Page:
I am finishing up a PhD and looking toward teaching. I have a Masters in Math, Masters in Computer Science and am finishing up a PhD in Computational Science. I am wondering how important research is to academia jobs.

I love to teach and am very good at it and I could honestly see myself teaching for the rest of my life and not doing research (writing paper, presenting at conferences, etc is very stressful for me). My question is how important is research to getting a job in academia. For example, I see one person at my university is an associate professor and does no have a PhD. Is this person publishing?

Are full-time professors at community colleges publishing and active in on-going research?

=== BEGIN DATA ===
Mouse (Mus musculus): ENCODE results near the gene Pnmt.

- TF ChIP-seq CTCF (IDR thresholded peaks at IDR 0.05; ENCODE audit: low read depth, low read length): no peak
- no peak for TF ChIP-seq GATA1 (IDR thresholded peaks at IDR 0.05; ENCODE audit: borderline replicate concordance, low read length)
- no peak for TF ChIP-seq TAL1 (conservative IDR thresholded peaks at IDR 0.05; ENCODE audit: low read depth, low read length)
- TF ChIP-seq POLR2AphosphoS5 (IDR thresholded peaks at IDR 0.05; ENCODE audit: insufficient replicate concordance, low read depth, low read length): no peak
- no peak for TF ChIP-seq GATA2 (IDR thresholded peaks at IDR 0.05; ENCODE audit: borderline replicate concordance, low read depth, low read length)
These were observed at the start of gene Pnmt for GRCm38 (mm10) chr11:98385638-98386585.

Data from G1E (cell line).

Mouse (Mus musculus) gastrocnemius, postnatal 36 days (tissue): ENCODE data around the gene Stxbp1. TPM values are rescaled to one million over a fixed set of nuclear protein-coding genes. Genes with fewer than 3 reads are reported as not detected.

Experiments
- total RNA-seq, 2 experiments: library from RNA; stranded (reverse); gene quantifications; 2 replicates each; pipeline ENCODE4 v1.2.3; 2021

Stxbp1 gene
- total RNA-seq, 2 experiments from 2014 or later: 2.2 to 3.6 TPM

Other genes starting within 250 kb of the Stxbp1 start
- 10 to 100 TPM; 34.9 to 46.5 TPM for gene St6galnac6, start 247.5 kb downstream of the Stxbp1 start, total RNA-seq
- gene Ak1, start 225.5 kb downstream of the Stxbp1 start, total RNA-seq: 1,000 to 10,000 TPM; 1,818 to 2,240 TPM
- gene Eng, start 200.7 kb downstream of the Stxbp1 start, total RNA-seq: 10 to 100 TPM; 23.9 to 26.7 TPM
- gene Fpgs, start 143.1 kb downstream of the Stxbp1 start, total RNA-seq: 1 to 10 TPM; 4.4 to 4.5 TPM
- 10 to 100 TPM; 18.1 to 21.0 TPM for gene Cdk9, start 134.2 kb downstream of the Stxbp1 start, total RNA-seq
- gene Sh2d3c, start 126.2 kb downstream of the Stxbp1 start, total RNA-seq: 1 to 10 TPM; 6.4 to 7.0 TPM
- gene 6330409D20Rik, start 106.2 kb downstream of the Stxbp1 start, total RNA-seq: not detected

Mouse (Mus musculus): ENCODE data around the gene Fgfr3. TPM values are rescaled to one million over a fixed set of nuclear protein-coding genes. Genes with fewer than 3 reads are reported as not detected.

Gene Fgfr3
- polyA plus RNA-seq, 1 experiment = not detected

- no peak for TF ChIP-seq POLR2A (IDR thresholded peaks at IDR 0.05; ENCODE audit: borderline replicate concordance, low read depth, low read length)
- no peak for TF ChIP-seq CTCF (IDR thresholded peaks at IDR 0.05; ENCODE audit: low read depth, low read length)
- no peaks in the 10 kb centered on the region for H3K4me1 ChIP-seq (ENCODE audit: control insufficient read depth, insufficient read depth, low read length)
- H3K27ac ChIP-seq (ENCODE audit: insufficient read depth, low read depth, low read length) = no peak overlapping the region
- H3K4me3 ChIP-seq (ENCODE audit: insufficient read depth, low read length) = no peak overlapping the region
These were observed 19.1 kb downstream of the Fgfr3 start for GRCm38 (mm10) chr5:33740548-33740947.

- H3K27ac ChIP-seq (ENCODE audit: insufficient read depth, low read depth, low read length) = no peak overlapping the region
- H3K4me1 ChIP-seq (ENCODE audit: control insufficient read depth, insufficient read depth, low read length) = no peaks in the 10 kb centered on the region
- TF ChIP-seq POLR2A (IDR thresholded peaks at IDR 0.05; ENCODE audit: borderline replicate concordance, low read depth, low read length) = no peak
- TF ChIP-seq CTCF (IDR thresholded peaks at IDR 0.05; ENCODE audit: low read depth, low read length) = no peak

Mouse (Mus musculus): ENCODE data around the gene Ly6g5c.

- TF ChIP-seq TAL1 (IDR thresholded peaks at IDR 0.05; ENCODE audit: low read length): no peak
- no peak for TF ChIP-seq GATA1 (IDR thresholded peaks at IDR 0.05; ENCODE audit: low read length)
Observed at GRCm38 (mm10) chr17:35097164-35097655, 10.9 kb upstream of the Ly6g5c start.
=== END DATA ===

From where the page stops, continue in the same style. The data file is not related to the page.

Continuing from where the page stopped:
Are there ways to become a full-time, tenured professor without a great track record for research?

1 Answer 1


Yes, it is possible. Of course, you will probably teach more than you would if you were in a "traditional" professhorship (with teaching and research), but if you love teaching, maybe that is great.

This article from the Chronicle of Higher Education has some useful statements, to wit:

research and writing are not part of a faculty member's typical workday at a two-year college.


The good news is that the vast majority of two-year colleges do not require faculty members to publish a single word in order to earn tenure. [...] most community colleges do still offer tenure. In many state systems, earning tenure is simply a matter of doing your job in a satisfactory manner for a set period of time—generally, three to five years.

There are also positions at four-year liberal-arts colleges that are primarily teaching-oriented.

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